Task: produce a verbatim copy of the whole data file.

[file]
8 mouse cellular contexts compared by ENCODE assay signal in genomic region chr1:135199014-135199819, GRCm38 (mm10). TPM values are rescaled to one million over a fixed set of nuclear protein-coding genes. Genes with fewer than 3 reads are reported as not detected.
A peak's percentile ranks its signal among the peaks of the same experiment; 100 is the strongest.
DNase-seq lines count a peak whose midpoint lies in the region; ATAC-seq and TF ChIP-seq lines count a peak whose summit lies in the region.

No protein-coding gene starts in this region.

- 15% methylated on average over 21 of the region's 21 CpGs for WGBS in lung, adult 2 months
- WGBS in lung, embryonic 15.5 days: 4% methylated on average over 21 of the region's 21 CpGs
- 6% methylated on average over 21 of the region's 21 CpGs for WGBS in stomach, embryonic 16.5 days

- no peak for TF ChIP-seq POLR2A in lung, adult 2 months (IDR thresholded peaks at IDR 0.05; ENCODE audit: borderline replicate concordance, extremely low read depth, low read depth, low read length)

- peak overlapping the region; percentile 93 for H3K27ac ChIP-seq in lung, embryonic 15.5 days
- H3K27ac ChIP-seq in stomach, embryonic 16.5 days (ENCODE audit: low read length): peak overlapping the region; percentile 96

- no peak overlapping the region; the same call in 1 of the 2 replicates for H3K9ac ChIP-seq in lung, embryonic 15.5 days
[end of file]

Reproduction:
8 mouse cellular contexts compared by ENCODE assay signal in genomic region chr1:135199014-135199819, GRCm38 (mm10). TPM values are rescaled to one million over a fixed set of nuclear protein-coding genes. Genes with fewer than 3 reads are reported as not detected.
A peak's percentile ranks its signal among the peaks of the same experiment; 100 is the strongest.
DNase-seq lines count a peak whose midpoint lies in the region; ATAC-seq and TF ChIP-seq lines count a peak whose summit lies in the region.

No protein-coding gene starts in this region.

- 15% methylated on average over 21 of the region's 21 CpGs for WGBS in lung, adult 2 months
- WGBS in lung, embryonic 15.5 days: 4% methylated on average over 21 of the region's 21 CpGs
- 6% methylated on average over 21 of the region's 21 CpGs for WGBS in stomach, embryonic 16.5 days

- no peak for TF ChIP-seq POLR2A in lung, adult 2 months (IDR thresholded peaks at IDR 0.05; ENCODE audit: borderline replicate concordance, extremely low read depth, low read depth, low read length)

- peak overlapping the region; percentile 93 for H3K27ac ChIP-seq in lung, embryonic 15.5 days
- H3K27ac ChIP-seq in stomach, embryonic 16.5 days (ENCODE audit: low read length): peak overlapping the region; percentile 96

- no peak overlapping the region; the same call in 1 of the 2 replicates for H3K9ac ChIP-seq in lung, embryonic 15.5 days